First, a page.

The Emerging Multipolar World Order and Its Ramifications

Prof. Dr. Tarık OĞUZLU
24 November 2015
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As we have been experiencing an increasing amount of militarized interstate and interstate disputes across the globe, one may wonder whether there is a direct relationship between the structure of international system on the one hand and the growing propensity to conflict and war on the other hand.

 

International Relations discipline is replete with scholarly discussions on the relationship between polarity and stability or conflict. While a quite number of structural realists contend that bipolar and unipolar systems would produce more peace and stability at the systemic level, some other, already nested within the realist camp, tend to argue that multipolar systems would more likely increase the specter of peace and stability.

 

This short essay will not engage in an academic discussion on the merits of such arguments in detail, yet will argue that a gradual evolution to a loose multipolar system over the last two decades seems to have facilitated the emergence of interstate rivalries and militarized disputes across the globe at unprecedented levels.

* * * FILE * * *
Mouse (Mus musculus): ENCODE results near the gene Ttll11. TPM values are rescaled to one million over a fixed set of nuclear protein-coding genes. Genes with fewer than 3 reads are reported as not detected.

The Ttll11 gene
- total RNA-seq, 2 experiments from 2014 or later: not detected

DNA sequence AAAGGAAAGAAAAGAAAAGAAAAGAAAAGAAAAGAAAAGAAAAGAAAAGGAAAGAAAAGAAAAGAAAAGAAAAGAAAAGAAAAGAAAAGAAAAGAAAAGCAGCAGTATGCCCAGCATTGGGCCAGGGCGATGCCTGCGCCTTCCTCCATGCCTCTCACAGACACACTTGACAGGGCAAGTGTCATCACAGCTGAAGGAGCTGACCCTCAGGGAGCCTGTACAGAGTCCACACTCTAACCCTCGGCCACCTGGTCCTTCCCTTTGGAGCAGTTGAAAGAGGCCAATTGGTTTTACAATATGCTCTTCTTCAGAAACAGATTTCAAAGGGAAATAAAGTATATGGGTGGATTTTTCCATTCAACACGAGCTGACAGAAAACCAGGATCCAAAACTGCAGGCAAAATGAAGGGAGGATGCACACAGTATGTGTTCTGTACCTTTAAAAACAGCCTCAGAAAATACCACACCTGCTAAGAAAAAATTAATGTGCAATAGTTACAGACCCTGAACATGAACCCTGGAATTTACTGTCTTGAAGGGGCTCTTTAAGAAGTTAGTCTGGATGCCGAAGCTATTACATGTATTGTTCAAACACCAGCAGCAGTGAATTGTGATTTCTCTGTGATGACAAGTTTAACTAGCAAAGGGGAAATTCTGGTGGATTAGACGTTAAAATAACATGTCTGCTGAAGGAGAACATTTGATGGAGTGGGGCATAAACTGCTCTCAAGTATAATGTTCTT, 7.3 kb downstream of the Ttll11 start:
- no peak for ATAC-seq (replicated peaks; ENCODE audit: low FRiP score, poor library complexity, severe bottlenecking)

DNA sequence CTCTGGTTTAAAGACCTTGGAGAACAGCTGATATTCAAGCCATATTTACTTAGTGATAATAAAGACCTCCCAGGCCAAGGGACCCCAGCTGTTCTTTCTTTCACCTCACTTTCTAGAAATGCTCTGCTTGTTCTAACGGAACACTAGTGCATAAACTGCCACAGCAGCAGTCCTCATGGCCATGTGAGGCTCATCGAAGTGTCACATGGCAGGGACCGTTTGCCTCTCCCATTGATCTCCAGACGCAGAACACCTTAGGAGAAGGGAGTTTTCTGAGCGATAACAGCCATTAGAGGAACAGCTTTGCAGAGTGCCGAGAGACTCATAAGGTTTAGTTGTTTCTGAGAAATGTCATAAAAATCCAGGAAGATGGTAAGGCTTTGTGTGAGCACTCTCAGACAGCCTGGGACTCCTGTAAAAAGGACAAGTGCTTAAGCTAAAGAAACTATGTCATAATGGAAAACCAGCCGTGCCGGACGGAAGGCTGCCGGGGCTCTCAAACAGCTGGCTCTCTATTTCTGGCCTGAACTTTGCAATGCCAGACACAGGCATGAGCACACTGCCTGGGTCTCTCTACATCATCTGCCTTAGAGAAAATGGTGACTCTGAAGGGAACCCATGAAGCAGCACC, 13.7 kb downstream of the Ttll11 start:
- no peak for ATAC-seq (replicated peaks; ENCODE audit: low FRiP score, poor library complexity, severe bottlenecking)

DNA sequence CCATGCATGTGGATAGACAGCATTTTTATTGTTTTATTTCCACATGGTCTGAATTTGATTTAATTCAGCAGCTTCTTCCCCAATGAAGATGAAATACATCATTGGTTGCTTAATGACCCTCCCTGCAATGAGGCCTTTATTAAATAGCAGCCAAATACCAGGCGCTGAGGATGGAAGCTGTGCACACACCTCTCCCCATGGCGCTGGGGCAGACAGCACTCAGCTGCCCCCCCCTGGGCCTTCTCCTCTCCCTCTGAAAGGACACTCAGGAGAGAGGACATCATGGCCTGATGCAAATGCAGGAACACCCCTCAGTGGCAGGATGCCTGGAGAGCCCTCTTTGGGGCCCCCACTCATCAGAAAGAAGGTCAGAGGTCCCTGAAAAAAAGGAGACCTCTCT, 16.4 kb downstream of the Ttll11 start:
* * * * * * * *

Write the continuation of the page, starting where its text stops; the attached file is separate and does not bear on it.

The first observation to make in this regard is that the gradual erosion in American global dominance around the globe seems to have paved the way for other global and regional actors to move more freely in their neighborhood. The maneuvering capability of powers located in the non-western world has tremendously increased with two of them, namely China and Russia, claiming that they are entitled to their own sphere of influence in their own regions. Rather than agreeing to American primacy in their regions, Russia and China have been trying to do their best to underline that their geopolitical priorities need to be taken into consideration while other global and regional actors design and implement their national interests.

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